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Corporate Ownership Putting Profits Over People

iStock_000005996997XSmallTaking Note, a financial blogging group, provides further evidence that big business is putting its desires for quick profits over the care of nursing home residents.  The nursing home population is exploding.  Big business is recognizing the opportunity to profit off this fact and is jumping in the nursing home industry.  There are no laws controlling ownership of nursing homes in the United States making transition of ownership from an experienced owner to a large corporation easy.

Maggie Mahar, the articles author, skillfully calculates that roughly 6% of the 2 trillion dollar United States annual health care budget is spent on nursing homes.  The percentage of the health care budget is likely to increase.  Citing a Genworth Financial survey, the average annual cost for a private room in a nursing home hit  $76,460, or $209 per day this year—a 17 percent increase over the $65,185 cost in 2004.

The Center for Disease Control notes that more than two-thirds of the nation’s nearly 16,000 nursing homes were in the hands of private investors. The new owners include prominent private equity firms like Warburg Pincus and the Carlyle Group. The remaining one-third were owned either by the government or by non-profit organizations.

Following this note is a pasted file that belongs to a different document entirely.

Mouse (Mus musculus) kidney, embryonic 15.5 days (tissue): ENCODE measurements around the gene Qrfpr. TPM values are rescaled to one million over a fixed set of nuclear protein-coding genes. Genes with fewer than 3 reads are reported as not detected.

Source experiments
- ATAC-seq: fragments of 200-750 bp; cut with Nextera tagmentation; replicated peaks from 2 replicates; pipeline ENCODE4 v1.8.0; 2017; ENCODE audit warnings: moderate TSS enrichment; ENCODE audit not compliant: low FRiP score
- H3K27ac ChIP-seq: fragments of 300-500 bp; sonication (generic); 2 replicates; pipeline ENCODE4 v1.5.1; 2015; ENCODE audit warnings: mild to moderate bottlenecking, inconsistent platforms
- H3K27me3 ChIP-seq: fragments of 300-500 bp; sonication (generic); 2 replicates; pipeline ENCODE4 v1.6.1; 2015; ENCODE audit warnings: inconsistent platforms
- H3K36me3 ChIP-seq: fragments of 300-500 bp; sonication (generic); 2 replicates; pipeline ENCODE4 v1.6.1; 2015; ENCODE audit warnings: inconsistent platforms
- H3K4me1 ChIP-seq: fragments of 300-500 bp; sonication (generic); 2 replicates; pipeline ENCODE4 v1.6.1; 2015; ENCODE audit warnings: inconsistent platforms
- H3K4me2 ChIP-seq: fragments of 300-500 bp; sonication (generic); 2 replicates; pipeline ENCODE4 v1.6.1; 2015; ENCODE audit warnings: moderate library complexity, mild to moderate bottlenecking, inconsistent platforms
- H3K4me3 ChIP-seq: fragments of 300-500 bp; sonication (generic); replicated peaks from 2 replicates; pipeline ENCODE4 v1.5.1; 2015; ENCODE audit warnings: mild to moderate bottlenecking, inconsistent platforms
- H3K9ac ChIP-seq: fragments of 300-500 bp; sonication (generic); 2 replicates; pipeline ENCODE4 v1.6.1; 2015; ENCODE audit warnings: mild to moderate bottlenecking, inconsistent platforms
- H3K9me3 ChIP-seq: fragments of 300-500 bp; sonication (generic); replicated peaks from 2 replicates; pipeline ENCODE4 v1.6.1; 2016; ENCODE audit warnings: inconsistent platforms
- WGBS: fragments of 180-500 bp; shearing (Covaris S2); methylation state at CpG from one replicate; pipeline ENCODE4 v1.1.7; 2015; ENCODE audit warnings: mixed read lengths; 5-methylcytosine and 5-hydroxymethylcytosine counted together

Ms. Mahar cites to a New York Times story that examined more than 1,200 nursing homes purchased by large private investment groups since 2000—plus more than 14,000 other homes—reporters compared investor-owned homes against national averages in multiple categories.

As corporations enter the ‘nursing home industry’, there are indications that patient care is deteriorating. The New York Times article showed the ratio of RNs to nursing home residents was significantly higher at the investor-owned homes (20:1) than the national average (13:1), as was the share of long-term residents who suffered from health deficiencies, anxiety and depression, or  needed more help with daily activities such as simply moving around their rooms.  In the investor-owned homes, patients were deteriorating.

For more information on nursing homes in New York look here. For laws related to New York nursing homes, look here.
Click on the links for information on nursing homes in New York , Buffalo and Rochester

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